The only thing harder than adding Tombstoning support is adding it later. “Tombstoning” on Windows Phone is what happens when a user navigates away from your game – you’ve got a few moments in which to store state and get out of dodge.  Later, if the user “backs” to your game, you leverage that stored state to restore the game to where it was before.

Today I added tombstoning support into the Dungeon source code; the pain of keeping that up to date as new features come online pales compared to the pain of adding it in a couple of months.  Now in the emulator you can hit the “home” key and then “back” to the game, and it will be in the same state as before.

In order to ensure I’m not designing in a way that would break on the PC (which doesn’t have tombstoning), I’ve also added support so that when you exit on the PC it saves the current state, and it reloads that state automatically the next time you start the game; this’ll eventually be replaced with Continue/New game functionality in the main menu (for the phone as well), but for now it allows me to continue testing in the PC version rather than the emulator.  Note that pressing the right-shift key ignores the save game state and starts over.

Code changes

The code changes themselves are fairly straightforward.  In the game’s constructor, I hook up events for Launching (which fires when an app is started from scratch), Activated (which fires when an app is starting after being tombstoned), and Deactivated (which fires when an app is tombstoning):

// Hook up events for Tombstoning (which only occurs on the phone)
 PhoneApplicationService.Current.Activated += new EventHandler<ActivatedEventArgs>(OnGameActivated);
 PhoneApplicationService.Current.Deactivated += new EventHandler<DeactivatedEventArgs>(OnGameDeactivated);
 PhoneApplicationService.Current.Launching += new EventHandler<LaunchingEventArgs>(OnGameLaunching);

The actual handlers (in DungeonGame.cs) are below.  I store a tag for which GameState the game was in when tombstoned and leverage that to get to the GameState-specific restoration code (you can find that in GameState_Loading.cs).  The handlers:


/// <summary>
 /// Called when the game is being launched
 /// </summary>
 /// <param name="sender">Ignored</param>
 /// <param name="e">Ignored</param>
 void OnGameLaunching(object sender, LaunchingEventArgs e)
 {
     // Load subsystems, and then go to the MainMenu state
     GameStateMgr.SetState(new GameState_Loading("MainMenu", false));
 }

 /// <summary>
 /// Occurs when the application is being made active after previously being tombstoned.
 /// </summary>
 /// <param name="sender">Ignored</param>
 /// <param name="e">Ignored</param>
 void OnGameActivated(object sender, ActivatedEventArgs e)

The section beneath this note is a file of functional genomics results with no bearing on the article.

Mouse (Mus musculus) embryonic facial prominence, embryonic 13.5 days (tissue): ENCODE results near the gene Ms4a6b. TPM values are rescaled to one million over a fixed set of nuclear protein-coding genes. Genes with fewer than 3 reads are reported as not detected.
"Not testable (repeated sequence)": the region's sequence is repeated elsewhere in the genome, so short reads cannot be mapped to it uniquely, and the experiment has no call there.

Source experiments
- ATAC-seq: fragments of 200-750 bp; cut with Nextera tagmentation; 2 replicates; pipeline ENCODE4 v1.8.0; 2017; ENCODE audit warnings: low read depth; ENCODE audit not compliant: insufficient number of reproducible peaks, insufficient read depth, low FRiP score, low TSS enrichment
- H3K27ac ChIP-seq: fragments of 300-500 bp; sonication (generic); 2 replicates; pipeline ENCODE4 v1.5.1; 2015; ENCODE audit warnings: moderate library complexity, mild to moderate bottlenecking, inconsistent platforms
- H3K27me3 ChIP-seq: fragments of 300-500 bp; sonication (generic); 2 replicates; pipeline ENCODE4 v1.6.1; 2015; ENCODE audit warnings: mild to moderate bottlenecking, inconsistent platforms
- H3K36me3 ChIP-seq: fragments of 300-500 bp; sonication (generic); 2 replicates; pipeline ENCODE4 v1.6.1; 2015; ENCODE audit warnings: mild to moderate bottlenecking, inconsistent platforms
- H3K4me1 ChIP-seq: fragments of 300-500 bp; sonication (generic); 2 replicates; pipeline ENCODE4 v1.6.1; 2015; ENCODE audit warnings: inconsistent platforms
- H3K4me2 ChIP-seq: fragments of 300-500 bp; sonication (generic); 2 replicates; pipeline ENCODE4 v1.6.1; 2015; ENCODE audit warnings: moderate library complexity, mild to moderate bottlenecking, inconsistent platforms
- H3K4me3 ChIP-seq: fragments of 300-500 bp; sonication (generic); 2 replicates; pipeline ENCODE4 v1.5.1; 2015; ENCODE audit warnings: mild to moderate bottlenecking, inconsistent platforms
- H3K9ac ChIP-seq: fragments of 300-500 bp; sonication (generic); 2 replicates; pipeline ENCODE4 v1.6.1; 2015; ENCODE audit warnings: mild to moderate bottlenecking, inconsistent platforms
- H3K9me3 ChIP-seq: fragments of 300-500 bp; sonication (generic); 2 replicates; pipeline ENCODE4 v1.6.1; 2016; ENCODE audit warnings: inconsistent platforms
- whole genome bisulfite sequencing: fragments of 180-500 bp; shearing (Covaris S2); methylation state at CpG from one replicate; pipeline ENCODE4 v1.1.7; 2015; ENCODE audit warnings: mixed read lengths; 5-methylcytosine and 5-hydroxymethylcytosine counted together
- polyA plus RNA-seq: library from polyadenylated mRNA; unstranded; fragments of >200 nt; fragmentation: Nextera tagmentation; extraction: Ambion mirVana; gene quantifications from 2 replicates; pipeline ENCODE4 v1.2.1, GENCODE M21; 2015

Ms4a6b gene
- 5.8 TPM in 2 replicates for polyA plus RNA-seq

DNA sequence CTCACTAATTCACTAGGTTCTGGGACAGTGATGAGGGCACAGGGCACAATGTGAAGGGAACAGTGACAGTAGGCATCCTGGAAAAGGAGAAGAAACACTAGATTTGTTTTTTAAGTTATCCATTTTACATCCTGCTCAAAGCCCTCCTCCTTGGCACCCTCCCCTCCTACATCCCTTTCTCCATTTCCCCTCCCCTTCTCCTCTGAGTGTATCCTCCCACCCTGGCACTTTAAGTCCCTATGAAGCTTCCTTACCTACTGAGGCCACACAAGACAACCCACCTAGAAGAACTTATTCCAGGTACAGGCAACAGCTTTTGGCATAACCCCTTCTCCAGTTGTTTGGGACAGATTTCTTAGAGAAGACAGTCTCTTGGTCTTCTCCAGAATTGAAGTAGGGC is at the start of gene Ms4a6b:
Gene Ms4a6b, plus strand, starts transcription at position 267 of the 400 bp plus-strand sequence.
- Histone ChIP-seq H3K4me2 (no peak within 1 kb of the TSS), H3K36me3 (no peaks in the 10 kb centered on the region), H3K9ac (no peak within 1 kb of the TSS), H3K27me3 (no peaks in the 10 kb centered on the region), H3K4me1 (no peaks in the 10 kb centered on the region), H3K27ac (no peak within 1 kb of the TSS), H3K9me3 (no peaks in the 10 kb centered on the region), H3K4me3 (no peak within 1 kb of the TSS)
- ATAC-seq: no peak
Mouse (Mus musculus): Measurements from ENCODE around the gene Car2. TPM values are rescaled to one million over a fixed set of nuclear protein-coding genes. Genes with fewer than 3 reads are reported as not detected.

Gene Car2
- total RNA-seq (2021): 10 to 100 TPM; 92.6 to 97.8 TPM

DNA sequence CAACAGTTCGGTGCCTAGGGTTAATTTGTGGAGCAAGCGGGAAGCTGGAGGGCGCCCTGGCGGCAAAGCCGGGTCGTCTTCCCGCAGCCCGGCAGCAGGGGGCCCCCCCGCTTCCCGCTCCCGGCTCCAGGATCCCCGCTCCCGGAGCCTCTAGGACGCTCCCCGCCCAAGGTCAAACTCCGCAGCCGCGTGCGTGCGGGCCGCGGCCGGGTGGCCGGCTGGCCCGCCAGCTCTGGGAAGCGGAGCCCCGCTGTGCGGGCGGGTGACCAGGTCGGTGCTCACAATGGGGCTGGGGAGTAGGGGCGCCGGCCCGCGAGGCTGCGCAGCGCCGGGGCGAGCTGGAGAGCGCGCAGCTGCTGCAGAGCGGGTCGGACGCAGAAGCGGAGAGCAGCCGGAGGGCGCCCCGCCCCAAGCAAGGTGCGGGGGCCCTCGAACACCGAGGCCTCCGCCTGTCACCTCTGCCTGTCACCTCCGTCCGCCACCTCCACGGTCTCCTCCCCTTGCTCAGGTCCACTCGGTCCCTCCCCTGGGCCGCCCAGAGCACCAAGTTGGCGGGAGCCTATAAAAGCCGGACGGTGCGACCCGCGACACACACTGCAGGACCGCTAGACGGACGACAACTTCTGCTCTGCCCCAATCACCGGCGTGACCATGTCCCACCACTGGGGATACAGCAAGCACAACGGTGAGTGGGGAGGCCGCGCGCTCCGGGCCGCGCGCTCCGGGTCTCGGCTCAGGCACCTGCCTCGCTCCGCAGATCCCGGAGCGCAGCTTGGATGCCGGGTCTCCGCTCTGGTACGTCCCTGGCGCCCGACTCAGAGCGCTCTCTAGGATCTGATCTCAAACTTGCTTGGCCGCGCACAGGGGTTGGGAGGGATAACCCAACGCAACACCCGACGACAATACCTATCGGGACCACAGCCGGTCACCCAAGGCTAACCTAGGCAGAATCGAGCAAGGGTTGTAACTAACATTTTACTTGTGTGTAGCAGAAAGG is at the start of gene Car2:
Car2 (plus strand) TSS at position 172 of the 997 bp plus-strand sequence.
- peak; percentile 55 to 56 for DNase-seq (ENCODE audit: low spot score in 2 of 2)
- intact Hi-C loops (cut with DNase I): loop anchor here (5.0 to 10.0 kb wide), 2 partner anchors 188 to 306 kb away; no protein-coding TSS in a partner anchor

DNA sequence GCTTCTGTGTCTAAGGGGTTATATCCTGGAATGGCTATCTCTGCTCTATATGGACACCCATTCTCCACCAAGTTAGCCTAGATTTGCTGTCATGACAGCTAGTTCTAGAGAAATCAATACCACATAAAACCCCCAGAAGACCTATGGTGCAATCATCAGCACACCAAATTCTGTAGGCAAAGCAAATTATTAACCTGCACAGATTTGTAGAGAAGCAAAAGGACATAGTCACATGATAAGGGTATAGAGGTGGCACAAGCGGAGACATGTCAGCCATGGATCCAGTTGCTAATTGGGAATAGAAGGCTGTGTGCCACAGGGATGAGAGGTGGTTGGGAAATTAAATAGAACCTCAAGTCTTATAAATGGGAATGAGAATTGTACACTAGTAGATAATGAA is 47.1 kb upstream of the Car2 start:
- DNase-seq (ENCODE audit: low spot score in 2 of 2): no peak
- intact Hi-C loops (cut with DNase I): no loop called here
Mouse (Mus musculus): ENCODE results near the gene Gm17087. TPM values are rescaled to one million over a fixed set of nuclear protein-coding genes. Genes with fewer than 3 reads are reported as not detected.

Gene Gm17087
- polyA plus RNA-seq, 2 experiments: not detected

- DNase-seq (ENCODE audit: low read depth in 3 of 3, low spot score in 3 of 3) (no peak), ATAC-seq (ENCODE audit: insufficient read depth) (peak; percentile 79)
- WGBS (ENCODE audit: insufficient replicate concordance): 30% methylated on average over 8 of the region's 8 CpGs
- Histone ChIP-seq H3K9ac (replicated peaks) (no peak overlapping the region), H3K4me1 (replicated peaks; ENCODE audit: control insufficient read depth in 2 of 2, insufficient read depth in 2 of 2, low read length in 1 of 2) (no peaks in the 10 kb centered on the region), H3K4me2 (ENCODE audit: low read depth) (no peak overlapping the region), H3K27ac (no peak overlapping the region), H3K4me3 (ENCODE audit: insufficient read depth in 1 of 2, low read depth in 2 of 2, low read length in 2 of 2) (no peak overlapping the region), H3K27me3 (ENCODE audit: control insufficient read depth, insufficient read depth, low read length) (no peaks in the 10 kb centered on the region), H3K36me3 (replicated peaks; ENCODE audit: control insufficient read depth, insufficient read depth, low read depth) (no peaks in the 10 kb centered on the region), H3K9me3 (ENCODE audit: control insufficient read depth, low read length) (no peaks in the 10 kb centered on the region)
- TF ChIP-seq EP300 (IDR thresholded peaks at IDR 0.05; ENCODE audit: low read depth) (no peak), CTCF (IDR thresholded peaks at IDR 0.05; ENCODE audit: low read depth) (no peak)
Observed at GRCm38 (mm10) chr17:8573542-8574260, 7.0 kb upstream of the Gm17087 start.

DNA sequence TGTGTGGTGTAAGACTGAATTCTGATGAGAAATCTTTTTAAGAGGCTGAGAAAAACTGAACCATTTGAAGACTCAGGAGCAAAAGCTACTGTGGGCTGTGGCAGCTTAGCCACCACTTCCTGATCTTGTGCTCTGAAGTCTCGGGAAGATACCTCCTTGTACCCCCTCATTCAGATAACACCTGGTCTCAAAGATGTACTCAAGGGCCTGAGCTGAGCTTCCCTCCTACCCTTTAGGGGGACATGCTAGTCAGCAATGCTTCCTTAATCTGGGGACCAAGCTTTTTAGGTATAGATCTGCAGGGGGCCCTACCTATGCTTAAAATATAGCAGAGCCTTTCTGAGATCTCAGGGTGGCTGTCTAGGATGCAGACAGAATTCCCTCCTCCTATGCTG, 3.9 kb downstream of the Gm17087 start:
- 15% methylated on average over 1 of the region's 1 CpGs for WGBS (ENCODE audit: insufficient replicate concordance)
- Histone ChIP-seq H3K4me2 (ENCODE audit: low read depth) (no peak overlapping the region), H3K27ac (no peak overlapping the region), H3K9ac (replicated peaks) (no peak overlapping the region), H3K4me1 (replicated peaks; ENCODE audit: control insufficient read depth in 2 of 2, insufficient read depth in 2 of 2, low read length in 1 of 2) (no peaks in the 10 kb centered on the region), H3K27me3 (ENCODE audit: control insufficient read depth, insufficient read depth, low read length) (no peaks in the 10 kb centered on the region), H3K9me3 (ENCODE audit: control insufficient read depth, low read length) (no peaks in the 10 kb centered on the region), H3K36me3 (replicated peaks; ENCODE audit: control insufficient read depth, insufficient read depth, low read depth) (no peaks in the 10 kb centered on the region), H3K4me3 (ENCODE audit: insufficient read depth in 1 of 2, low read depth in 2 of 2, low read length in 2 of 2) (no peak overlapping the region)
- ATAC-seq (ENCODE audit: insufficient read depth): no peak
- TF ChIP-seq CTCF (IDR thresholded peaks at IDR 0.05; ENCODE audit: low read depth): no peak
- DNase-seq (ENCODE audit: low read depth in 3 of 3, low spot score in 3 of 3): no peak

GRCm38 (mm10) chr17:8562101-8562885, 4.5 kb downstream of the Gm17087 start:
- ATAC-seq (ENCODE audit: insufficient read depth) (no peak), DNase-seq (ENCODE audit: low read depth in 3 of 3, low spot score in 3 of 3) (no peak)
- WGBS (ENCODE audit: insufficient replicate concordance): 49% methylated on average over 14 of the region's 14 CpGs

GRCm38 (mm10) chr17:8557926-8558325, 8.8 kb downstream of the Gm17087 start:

{
     // User "backed" back to us.  restore tombstoned state (if any present)
     if (!PhoneApplicationService.Current.State.ContainsKey("Mode"))
     {
         // Tombstoning state is in unexpected state; just start in Main Menu
         GameStateMgr.SetState(new GameState_Loading("MainMenu", false));
     }
     else
         GameStateMgr.SetState(new GameState_Loading((string)PhoneApplicationService.Current.State["Mode"], true));
 }

 /// <summary>
 /// Called when the user exits the application (home button, search, etc)
 /// </summary>
 /// <param name="sender">Ignored</param>
 /// <param name="e">Ignored</param>
 void OnGameDeactivated(object sender, DeactivatedEventArgs e)
 {
     PhoneApplicationService.Current.State["Mode"] = GameStateMgr.CurrentState.Name;
     GameStateMgr.CurrentState.Persist();
 }

Many of the game classes now have persist/restore functionality as well.  For example, here’s what the GameObject class’ Persist and Restore functions look like:

 /// <summary>
 /// Restores the GameObject from the specified serialization stream, and places
 /// the GameObject at its location in the level.
 /// </summary>
 /// <param name="reader">Stream object that contains restoration data</param>
 /// <param name="level">Level into which this GameObject will be placed</param>
 public virtual void Restore(FileReader reader, Level level)
 {
     // Let our base class (RenderableObject) restore information first
     base.Restore(reader);

     // Get our location from the stream and inject ourselves into the Level at the appropriate location
     int x = reader.ReadInt();
     int y = reader.ReadInt();
     level.MoveObject(this, level.Cells[x, y]);
 }

 /// <summary>
 /// Persists the GameObject to the specified stream object
 /// </summary>
 /// <param name="writer">Stream object to which this GameObject will be persisted</param>
 public virtual void Persist(FileWriter writer)
 {
     // Let our base class (RenderableObject) persist information first
     base.Persist(writer);

     // Store our location
     writer.WriteInt(Location.X);
     writer.WriteInt(Location.Y);
 }

The final change was adding a pair of FileReader/FileWriter classes that abstract out some of the pain of reading/writing to streams.  the FileReader/FileWriter also support saving as encrypted files; useful later in providing a minimum level of security for savegame files.

Getting out in front of the question: Yes, I should probably utilize .NET’s built-in Serialization support.  Maybe in the next version…

Here’s the PC executable: http://wanderlinggames.com/files/dungeon/dungeonexe-3-13-11.zip

And here’s the updated source code: http://wanderlinggames.com/files/dungeon/dungeon-3-13-11.zip

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